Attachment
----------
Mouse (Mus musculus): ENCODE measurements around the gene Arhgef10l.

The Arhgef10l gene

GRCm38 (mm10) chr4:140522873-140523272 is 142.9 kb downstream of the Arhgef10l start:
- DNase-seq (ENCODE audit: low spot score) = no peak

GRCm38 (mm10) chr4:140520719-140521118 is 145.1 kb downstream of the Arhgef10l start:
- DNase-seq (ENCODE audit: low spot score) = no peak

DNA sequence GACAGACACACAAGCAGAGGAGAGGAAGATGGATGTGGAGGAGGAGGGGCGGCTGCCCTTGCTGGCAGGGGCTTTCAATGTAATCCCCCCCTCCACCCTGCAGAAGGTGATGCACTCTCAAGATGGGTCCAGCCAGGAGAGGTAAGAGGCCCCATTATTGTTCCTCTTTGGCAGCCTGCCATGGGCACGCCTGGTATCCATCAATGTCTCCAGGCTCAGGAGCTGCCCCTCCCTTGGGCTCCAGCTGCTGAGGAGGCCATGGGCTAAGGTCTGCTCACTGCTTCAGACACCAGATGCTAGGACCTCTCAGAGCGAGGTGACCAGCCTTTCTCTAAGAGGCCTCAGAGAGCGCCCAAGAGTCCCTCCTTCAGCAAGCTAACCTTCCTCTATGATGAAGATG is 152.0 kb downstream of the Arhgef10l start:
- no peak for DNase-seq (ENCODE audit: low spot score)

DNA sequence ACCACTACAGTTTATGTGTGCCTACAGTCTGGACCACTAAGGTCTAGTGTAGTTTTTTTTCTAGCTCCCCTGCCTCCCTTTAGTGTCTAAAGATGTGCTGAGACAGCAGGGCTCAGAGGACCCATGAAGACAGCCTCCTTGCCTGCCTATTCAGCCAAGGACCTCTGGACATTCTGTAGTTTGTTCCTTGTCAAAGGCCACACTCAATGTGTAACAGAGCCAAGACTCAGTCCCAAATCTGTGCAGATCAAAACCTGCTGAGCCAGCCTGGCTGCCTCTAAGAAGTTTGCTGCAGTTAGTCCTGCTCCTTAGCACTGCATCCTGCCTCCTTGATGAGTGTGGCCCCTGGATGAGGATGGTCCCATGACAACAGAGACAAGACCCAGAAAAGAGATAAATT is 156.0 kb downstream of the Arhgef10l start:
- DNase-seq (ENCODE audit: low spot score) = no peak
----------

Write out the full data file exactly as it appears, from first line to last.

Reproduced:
Mouse (Mus musculus): ENCODE measurements around the gene Arhgef10l.

The Arhgef10l gene

GRCm38 (mm10) chr4:140522873-140523272 is 142.9 kb downstream of the Arhgef10l start:
- DNase-seq (ENCODE audit: low spot score) = no peak

GRCm38 (mm10) chr4:140520719-140521118 is 145.1 kb downstream of the Arhgef10l start:
- DNase-seq (ENCODE audit: low spot score) = no peak

DNA sequence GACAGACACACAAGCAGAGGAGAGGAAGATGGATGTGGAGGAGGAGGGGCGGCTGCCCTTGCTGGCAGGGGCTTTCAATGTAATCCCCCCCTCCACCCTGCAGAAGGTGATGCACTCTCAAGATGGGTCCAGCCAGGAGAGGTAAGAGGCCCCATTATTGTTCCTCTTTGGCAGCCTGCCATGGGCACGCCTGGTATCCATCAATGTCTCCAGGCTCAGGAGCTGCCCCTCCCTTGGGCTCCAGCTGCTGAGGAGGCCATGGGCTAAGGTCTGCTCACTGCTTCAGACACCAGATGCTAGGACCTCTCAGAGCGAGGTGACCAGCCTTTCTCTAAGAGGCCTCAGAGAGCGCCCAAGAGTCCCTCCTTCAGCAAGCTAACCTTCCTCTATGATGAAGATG is 152.0 kb downstream of the Arhgef10l start:
- no peak for DNase-seq (ENCODE audit: low spot score)

DNA sequence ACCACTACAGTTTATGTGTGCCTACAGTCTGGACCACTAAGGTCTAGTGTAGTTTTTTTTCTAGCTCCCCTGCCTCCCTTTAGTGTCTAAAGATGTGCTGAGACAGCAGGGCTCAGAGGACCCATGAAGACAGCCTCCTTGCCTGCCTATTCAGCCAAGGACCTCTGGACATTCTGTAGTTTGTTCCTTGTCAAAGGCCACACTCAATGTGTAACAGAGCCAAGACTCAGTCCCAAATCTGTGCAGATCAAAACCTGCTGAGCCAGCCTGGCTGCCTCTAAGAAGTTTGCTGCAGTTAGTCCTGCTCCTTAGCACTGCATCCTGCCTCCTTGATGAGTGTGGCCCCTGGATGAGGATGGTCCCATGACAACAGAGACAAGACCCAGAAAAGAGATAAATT is 156.0 kb downstream of the Arhgef10l start:
- DNase-seq (ENCODE audit: low spot score) = no peak